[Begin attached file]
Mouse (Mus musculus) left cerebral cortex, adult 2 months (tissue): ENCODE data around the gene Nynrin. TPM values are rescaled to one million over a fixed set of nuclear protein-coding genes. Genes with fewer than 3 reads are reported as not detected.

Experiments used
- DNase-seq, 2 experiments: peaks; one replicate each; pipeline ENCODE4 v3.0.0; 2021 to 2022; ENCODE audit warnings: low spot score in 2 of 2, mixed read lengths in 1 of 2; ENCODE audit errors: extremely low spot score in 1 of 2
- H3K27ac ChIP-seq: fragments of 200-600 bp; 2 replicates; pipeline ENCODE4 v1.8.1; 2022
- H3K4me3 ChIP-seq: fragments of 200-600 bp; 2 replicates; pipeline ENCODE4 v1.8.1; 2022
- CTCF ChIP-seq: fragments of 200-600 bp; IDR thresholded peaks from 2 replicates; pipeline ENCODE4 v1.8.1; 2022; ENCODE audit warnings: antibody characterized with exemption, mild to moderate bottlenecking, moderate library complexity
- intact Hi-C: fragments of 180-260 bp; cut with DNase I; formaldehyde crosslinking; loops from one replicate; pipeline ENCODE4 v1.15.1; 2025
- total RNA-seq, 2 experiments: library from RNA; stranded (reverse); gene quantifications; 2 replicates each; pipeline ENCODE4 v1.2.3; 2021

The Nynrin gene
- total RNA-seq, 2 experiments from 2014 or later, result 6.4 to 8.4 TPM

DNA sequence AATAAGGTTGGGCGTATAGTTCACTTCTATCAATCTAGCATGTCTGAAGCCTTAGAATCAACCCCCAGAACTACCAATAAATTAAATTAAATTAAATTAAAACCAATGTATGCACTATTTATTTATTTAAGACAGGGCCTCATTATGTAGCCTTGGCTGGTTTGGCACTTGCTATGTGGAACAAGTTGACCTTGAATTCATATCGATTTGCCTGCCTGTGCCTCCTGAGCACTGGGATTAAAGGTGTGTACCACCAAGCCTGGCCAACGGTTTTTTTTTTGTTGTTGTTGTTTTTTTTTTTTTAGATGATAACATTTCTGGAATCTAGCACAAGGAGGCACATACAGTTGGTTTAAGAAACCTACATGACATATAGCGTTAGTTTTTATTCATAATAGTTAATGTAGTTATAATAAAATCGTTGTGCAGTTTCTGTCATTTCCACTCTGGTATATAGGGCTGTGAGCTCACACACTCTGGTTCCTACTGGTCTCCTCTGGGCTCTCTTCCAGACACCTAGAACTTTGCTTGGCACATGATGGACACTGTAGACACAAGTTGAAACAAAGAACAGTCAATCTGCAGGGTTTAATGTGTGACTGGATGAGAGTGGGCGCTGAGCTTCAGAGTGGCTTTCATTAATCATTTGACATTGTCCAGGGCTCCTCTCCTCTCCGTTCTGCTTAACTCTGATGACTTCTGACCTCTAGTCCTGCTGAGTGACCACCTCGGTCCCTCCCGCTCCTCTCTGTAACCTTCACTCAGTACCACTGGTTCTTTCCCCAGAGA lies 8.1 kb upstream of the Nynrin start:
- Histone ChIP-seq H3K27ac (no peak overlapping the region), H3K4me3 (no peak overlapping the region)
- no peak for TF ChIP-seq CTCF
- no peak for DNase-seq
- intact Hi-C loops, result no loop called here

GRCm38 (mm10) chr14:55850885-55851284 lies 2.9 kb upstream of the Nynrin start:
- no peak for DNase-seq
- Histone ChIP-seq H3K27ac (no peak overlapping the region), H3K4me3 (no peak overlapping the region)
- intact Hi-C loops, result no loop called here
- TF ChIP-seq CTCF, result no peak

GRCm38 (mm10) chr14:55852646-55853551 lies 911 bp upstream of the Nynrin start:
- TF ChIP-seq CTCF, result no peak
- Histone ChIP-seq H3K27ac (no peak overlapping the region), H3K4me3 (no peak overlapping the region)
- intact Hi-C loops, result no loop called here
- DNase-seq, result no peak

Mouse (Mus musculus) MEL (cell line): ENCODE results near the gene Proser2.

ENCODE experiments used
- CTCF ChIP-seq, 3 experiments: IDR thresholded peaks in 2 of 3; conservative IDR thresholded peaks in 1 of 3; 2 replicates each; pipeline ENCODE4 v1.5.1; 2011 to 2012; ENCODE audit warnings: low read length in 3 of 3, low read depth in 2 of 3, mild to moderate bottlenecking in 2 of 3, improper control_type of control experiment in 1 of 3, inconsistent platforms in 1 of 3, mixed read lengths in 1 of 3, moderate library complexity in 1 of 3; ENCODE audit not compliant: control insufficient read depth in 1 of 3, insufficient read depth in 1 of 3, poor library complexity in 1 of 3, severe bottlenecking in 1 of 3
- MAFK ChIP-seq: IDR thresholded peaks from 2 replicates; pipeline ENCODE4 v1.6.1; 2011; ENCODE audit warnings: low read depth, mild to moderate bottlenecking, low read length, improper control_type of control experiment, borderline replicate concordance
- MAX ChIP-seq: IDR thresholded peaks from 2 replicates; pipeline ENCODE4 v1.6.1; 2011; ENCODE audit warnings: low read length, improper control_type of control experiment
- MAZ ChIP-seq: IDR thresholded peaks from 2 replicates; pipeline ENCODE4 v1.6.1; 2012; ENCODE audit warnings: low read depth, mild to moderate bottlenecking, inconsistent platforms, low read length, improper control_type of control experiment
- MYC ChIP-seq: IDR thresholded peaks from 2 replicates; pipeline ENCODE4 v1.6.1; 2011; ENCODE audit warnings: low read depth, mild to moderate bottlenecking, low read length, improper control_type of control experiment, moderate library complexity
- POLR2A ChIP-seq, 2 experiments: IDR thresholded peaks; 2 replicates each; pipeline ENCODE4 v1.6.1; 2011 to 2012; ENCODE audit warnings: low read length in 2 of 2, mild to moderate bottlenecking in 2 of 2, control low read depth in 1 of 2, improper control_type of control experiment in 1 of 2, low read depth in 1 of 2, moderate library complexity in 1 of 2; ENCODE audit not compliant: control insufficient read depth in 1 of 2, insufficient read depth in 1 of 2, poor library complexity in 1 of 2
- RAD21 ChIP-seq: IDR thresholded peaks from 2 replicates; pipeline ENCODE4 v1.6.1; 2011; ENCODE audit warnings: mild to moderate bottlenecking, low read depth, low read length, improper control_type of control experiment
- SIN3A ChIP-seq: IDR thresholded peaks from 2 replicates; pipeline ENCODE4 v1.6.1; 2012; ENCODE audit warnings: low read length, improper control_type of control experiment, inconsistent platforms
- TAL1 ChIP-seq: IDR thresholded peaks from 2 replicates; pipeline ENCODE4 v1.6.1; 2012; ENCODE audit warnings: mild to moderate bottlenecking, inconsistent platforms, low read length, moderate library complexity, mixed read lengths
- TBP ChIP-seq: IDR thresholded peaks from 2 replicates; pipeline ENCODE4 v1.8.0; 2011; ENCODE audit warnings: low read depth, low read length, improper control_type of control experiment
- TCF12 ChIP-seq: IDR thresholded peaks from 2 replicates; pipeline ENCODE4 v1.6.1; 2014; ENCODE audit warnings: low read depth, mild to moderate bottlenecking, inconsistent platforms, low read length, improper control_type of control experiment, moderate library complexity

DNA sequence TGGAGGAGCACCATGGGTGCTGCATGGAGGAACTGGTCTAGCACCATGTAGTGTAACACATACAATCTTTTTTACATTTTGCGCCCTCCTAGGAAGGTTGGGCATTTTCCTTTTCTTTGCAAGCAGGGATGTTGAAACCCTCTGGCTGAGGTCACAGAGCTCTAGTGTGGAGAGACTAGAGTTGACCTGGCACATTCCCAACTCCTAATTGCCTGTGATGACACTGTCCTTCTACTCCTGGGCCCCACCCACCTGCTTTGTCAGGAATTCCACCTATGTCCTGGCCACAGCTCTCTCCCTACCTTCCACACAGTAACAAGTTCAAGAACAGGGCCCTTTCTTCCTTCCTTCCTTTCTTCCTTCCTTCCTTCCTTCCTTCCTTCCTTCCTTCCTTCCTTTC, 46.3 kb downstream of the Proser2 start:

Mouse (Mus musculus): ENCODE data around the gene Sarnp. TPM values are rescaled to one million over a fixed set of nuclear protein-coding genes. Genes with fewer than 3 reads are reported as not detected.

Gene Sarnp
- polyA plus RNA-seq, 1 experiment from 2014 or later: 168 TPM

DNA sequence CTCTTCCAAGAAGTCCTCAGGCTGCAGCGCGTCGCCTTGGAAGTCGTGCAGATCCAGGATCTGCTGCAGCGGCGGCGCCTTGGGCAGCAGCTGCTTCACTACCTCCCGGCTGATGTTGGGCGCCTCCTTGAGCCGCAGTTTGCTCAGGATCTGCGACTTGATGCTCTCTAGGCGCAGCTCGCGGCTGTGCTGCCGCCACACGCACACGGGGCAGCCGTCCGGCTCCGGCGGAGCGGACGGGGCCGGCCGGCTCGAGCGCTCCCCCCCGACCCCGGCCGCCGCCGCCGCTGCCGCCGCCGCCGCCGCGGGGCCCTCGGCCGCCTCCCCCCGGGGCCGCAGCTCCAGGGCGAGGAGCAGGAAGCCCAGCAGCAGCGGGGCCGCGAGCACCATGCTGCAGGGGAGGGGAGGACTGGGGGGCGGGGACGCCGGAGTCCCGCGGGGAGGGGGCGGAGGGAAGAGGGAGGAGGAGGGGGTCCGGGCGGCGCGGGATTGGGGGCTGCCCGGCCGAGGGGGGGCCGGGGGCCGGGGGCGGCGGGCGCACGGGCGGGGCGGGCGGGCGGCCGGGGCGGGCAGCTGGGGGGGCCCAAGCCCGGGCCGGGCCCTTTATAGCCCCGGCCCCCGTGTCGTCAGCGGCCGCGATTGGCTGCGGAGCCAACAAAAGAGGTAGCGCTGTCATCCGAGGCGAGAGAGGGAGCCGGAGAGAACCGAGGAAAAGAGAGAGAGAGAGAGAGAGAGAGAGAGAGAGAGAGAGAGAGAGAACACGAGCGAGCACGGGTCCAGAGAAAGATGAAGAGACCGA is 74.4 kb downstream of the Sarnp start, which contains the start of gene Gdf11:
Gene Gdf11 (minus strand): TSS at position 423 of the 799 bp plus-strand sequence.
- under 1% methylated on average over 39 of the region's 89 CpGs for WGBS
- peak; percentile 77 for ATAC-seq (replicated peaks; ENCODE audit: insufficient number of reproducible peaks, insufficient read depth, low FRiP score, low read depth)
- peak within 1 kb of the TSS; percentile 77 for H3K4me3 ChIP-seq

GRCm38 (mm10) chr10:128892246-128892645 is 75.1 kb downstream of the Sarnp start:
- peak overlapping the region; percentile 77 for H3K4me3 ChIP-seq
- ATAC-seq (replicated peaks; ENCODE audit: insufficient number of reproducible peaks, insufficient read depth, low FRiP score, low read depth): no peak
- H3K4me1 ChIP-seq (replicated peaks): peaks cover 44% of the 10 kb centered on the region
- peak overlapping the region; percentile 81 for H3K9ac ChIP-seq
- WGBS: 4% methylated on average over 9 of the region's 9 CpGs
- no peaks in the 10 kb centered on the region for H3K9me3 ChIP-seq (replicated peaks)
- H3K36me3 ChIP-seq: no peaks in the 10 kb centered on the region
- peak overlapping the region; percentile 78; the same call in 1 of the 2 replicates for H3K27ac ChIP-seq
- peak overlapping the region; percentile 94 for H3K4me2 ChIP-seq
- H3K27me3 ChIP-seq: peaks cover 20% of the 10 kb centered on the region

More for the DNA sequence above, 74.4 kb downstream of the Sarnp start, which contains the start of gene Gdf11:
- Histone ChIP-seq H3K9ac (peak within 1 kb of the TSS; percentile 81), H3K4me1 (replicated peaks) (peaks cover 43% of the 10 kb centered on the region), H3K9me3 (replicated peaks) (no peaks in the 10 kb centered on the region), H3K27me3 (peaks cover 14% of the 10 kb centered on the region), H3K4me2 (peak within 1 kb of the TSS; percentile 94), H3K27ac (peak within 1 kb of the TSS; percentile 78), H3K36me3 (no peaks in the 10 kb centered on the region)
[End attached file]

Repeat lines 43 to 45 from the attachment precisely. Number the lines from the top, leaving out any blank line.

DNA sequence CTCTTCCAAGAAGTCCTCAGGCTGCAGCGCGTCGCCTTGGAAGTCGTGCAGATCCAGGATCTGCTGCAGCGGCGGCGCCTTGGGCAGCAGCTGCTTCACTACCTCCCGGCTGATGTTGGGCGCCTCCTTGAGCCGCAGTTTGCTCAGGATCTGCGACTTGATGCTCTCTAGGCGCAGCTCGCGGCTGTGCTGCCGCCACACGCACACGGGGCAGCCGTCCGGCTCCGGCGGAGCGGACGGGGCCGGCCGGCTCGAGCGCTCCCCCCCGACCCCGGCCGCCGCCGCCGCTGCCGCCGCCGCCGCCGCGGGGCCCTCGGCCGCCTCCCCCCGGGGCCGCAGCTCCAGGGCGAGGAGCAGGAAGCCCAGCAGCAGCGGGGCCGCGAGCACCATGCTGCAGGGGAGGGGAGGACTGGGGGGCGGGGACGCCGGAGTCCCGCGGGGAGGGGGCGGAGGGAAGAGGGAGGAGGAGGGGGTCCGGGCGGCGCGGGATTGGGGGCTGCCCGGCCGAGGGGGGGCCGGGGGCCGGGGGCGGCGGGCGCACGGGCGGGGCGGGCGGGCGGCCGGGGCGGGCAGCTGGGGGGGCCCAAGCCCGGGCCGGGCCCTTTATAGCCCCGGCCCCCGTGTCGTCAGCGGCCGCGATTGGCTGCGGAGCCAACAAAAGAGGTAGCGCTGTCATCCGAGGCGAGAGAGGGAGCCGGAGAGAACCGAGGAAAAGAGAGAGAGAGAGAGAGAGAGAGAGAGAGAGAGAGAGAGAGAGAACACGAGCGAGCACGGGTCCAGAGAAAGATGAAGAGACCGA is 74.4 kb downstream of the Sarnp start, which contains the start of gene Gdf11:
Gene Gdf11 (minus strand): TSS at position 423 of the 799 bp plus-strand sequence.
- under 1% methylated on average over 39 of the region's 89 CpGs for WGBS